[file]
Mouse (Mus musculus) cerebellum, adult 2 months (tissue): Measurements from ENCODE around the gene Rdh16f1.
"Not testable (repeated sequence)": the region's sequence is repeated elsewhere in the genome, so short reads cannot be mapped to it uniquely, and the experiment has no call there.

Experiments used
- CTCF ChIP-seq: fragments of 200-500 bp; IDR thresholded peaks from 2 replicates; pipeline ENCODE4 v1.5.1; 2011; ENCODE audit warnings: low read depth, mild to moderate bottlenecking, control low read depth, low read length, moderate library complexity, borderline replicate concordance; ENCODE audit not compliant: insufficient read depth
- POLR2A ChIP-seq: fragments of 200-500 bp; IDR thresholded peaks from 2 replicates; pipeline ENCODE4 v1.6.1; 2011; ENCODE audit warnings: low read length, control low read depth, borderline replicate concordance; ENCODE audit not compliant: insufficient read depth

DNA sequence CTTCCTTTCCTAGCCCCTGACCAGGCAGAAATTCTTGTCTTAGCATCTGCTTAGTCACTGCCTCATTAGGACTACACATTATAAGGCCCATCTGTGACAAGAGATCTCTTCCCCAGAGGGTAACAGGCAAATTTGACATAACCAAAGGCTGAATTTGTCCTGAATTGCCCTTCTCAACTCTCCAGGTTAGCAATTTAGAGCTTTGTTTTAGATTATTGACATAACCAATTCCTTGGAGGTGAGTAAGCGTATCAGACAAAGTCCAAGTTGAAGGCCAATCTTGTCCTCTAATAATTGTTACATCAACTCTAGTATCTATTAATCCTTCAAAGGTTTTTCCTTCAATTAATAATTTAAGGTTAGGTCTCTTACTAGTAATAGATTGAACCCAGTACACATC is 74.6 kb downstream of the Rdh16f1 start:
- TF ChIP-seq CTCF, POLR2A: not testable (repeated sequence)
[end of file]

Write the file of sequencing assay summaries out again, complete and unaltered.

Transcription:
Mouse (Mus musculus) cerebellum, adult 2 months (tissue): Measurements from ENCODE around the gene Rdh16f1.
"Not testable (repeated sequence)": the region's sequence is repeated elsewhere in the genome, so short reads cannot be mapped to it uniquely, and the experiment has no call there.

Experiments used
- CTCF ChIP-seq: fragments of 200-500 bp; IDR thresholded peaks from 2 replicates; pipeline ENCODE4 v1.5.1; 2011; ENCODE audit warnings: low read depth, mild to moderate bottlenecking, control low read depth, low read length, moderate library complexity, borderline replicate concordance; ENCODE audit not compliant: insufficient read depth
- POLR2A ChIP-seq: fragments of 200-500 bp; IDR thresholded peaks from 2 replicates; pipeline ENCODE4 v1.6.1; 2011; ENCODE audit warnings: low read length, control low read depth, borderline replicate concordance; ENCODE audit not compliant: insufficient read depth

DNA sequence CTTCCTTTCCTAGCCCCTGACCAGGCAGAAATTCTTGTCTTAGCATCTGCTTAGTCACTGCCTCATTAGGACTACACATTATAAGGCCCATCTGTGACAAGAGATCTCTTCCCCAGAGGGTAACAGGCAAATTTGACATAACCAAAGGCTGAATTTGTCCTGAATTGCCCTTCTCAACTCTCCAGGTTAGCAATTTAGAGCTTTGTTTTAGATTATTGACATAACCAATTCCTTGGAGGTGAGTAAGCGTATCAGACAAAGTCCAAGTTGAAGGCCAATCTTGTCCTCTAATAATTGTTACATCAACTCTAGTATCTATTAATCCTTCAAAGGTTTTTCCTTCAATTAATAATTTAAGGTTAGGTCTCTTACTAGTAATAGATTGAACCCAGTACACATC is 74.6 kb downstream of the Rdh16f1 start:
- TF ChIP-seq CTCF, POLR2A: not testable (repeated sequence)